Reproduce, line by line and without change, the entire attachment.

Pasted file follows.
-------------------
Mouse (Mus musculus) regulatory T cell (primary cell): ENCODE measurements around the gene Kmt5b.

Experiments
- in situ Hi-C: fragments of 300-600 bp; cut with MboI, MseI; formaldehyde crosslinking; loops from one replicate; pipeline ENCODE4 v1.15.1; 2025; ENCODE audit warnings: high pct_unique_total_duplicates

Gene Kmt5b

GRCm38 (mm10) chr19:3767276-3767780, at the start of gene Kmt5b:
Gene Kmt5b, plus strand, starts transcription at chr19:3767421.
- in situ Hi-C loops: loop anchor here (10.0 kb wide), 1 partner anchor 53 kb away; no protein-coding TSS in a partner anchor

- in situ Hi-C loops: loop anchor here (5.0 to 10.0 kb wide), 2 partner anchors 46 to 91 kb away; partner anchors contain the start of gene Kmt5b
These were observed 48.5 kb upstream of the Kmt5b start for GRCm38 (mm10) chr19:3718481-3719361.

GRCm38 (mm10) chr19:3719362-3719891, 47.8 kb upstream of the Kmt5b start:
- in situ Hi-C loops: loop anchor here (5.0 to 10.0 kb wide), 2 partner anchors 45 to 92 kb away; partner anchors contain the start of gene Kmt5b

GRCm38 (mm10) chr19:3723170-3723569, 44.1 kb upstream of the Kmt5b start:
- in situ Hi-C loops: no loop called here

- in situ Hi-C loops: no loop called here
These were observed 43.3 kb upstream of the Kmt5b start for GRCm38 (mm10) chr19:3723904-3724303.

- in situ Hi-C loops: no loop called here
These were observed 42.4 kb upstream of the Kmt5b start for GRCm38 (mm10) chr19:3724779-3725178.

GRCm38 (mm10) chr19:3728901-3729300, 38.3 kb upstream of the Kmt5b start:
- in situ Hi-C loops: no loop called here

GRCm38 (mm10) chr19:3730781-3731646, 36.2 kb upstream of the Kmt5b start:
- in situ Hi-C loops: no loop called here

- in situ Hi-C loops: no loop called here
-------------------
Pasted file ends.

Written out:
Mouse (Mus musculus) regulatory T cell (primary cell): ENCODE measurements around the gene Kmt5b.

Experiments
- in situ Hi-C: fragments of 300-600 bp; cut with MboI, MseI; formaldehyde crosslinking; loops from one replicate; pipeline ENCODE4 v1.15.1; 2025; ENCODE audit warnings: high pct_unique_total_duplicates

Gene Kmt5b

GRCm38 (mm10) chr19:3767276-3767780, at the start of gene Kmt5b:
Gene Kmt5b, plus strand, starts transcription at chr19:3767421.
- in situ Hi-C loops: loop anchor here (10.0 kb wide), 1 partner anchor 53 kb away; no protein-coding TSS in a partner anchor

- in situ Hi-C loops: loop anchor here (5.0 to 10.0 kb wide), 2 partner anchors 46 to 91 kb away; partner anchors contain the start of gene Kmt5b
These were observed 48.5 kb upstream of the Kmt5b start for GRCm38 (mm10) chr19:3718481-3719361.

GRCm38 (mm10) chr19:3719362-3719891, 47.8 kb upstream of the Kmt5b start:
- in situ Hi-C loops: loop anchor here (5.0 to 10.0 kb wide), 2 partner anchors 45 to 92 kb away; partner anchors contain the start of gene Kmt5b

GRCm38 (mm10) chr19:3723170-3723569, 44.1 kb upstream of the Kmt5b start:
- in situ Hi-C loops: no loop called here

- in situ Hi-C loops: no loop called here
These were observed 43.3 kb upstream of the Kmt5b start for GRCm38 (mm10) chr19:3723904-3724303.

- in situ Hi-C loops: no loop called here
These were observed 42.4 kb upstream of the Kmt5b start for GRCm38 (mm10) chr19:3724779-3725178.

GRCm38 (mm10) chr19:3728901-3729300, 38.3 kb upstream of the Kmt5b start:
- in situ Hi-C loops: no loop called here

GRCm38 (mm10) chr19:3730781-3731646, 36.2 kb upstream of the Kmt5b start:
- in situ Hi-C loops: no loop called here

- in situ Hi-C loops: no loop called here